The Department of Veterans Affairs took a step toward improving access to skilled nursing care in rural areas, announcing the development of new rules that would encourage the construction of State Veterans Homes in underserved regions.
Under updated grant regulations, the VA would incorporate demand for long-term care in rural areas as part of its award process. The department currently uses a combination of existing nursing-home beds and veteran demographics when deciding how it doles out grant money to states for the facilities.
“Unfortunately, this makes it difficult for some rural areas to compete for VA State Home Construction Grants,” the VA said in a press release.
State Veterans Homes offer nursing care, adult day care, and other services for military veterans and their families. Though the VA provides funding, individual states construct and operate the facilities, with the exact rules and services varying by location; for instance, some states restrict access only to veterans, while others allow spouses and parents of those killed in action to use the facilities.
In order to receive the grant cash, states must demonstrate that they can keep the homes at 90% capacity, VA spokesperson Tatjana Christian told Skilled Nursing News in an e-mail. Last year, the VA provided $80 million in funding for the facilities, Christian said.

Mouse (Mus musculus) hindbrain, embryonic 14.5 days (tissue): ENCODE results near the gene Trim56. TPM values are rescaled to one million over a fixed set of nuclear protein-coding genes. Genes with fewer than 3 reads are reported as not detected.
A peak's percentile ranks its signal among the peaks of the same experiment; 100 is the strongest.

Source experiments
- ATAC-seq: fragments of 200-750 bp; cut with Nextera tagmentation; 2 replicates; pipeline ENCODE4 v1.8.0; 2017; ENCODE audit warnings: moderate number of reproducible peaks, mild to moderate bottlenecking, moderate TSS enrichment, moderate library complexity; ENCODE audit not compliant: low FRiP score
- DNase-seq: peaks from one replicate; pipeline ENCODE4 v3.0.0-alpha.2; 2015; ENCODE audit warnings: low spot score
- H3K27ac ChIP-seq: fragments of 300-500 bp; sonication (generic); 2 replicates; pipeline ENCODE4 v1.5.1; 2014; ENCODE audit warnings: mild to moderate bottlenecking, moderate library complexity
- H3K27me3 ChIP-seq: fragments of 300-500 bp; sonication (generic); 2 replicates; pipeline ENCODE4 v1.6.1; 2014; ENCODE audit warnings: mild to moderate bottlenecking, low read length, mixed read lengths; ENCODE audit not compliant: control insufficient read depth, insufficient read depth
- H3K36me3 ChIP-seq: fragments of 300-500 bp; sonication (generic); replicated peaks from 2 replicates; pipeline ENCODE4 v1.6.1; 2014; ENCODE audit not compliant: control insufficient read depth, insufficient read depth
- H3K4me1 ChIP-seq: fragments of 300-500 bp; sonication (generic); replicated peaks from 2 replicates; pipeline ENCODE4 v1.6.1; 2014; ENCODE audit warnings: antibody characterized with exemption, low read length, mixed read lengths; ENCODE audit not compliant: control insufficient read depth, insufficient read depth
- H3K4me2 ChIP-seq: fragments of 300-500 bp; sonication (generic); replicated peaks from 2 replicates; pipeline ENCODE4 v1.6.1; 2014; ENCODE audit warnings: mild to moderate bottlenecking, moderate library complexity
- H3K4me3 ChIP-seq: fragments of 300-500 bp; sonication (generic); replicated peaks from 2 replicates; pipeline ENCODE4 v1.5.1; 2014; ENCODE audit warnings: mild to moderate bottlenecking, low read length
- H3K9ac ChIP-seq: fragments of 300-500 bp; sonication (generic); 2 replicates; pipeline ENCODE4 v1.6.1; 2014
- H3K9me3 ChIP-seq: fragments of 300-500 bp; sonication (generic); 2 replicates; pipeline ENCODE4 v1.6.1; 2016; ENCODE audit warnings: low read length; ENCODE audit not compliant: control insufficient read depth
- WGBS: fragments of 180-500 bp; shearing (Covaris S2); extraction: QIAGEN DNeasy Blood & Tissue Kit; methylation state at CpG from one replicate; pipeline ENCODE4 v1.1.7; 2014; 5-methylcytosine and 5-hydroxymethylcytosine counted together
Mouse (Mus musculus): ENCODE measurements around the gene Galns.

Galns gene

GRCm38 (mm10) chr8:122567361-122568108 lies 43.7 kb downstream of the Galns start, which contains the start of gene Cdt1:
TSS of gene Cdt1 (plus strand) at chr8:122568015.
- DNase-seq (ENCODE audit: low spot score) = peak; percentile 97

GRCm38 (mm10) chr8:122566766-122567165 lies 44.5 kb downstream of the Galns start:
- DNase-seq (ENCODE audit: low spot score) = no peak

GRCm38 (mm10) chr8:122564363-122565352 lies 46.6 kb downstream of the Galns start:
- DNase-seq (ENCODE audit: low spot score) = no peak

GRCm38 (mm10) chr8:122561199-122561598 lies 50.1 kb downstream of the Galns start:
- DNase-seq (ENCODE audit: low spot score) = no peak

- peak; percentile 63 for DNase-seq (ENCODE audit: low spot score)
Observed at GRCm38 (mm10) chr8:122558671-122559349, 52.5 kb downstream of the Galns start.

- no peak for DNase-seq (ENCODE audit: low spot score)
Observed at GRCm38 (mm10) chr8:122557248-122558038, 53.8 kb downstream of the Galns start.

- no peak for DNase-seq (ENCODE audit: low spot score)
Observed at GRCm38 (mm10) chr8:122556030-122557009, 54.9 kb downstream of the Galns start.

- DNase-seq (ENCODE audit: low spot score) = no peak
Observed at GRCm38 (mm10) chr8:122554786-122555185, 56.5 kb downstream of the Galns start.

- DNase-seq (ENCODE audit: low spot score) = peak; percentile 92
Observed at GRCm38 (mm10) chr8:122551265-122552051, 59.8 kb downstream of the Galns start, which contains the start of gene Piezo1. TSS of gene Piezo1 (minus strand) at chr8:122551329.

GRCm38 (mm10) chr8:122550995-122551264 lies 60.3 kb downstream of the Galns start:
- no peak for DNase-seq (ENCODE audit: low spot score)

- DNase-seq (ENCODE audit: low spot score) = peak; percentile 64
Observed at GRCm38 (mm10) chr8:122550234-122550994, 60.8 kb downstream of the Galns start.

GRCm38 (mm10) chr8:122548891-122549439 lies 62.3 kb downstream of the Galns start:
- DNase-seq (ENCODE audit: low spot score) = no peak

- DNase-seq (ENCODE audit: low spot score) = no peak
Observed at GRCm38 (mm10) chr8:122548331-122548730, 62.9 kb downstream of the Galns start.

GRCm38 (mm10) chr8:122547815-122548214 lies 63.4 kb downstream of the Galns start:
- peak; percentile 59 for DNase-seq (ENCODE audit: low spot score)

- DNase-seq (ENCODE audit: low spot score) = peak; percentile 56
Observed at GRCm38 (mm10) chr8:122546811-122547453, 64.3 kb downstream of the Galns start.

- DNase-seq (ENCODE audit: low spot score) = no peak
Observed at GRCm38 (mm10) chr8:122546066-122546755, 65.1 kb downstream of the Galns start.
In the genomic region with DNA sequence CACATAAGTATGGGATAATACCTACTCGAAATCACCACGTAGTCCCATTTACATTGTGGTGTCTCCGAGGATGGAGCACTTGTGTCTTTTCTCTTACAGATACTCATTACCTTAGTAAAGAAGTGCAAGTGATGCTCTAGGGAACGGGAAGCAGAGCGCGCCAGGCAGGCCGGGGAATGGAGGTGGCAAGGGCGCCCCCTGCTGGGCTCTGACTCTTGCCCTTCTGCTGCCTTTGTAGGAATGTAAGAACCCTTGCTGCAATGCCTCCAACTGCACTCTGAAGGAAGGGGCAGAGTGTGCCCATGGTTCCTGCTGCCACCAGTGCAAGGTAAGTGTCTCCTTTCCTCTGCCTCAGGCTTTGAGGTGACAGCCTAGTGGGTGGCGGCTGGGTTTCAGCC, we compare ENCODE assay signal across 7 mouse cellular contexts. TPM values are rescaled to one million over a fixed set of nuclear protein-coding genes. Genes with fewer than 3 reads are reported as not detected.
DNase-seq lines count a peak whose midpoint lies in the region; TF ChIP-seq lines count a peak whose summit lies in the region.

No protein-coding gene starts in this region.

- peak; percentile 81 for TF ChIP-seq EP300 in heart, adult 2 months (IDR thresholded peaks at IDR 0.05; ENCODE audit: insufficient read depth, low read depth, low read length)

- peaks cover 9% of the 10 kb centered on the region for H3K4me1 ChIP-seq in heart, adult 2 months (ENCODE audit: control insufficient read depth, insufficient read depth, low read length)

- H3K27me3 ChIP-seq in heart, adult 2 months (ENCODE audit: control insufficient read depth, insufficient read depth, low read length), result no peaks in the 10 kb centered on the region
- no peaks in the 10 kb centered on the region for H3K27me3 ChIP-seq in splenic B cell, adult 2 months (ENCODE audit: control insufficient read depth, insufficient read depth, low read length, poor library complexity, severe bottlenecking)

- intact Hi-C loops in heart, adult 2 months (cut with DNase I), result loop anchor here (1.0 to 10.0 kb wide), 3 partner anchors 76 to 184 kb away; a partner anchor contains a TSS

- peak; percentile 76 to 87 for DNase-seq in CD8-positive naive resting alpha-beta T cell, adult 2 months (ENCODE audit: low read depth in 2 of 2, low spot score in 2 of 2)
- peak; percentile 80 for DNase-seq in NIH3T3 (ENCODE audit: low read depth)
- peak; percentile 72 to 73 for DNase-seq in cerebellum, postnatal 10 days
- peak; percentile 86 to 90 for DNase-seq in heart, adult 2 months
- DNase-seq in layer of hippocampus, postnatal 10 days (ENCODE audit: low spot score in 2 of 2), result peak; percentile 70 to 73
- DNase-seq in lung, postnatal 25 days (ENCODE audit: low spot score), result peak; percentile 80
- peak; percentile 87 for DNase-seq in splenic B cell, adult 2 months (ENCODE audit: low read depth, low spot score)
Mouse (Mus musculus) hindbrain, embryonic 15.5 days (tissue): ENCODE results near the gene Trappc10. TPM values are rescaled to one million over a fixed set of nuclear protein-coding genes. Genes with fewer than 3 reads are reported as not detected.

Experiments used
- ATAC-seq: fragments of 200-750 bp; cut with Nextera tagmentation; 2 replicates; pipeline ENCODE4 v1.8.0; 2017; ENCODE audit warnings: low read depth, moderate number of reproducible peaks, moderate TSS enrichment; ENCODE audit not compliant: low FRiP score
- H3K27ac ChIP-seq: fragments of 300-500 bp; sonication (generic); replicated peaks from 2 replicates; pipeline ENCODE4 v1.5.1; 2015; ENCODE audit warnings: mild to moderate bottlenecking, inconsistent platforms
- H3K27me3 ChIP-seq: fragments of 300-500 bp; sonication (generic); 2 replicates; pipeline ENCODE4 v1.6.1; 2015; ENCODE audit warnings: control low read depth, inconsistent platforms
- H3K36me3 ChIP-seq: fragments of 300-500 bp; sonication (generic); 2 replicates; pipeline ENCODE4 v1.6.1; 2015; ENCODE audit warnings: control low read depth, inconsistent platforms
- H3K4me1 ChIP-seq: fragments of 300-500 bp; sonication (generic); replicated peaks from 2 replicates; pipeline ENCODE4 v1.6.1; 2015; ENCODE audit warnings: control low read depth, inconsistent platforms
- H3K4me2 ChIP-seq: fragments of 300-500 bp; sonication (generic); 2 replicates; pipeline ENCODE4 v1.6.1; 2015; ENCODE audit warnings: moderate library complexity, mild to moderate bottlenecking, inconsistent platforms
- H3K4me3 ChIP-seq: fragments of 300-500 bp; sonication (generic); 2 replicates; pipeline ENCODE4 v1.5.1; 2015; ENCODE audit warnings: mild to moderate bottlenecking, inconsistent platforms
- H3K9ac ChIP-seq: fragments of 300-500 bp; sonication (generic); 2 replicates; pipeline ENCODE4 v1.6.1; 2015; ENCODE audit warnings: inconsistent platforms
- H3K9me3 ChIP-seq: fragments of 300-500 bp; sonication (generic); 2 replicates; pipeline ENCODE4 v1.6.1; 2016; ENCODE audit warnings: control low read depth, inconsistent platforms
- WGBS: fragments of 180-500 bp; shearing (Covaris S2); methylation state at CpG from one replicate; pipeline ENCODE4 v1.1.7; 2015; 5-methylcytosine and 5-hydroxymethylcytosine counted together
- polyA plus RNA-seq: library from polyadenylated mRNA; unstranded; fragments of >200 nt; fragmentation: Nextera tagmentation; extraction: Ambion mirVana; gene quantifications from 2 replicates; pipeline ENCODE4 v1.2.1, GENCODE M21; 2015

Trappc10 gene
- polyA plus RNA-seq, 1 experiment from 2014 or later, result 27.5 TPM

The VA expects to have completely updated rules regarding grant awards by the end of the year, and the department is currently working on the exact tweaks to existing policy, according to Christian.
“We want to remove the red tape,” VA secretary David Shulkin said in the statement announcing the initiative. “Veterans in rural areas need to be able to get nursing home care when it’s needed as close as possible to their homes, families, and friends.”
The VA’s move isn’t the first proposal aimed at improving skilled nursing care for retired service members introduced this summer: Late last month, a pair of U.S. senators introduced a bill that would expand veterans’ access to long-term care by changing the rules regarding provider agreements.
Written by Alex Spanko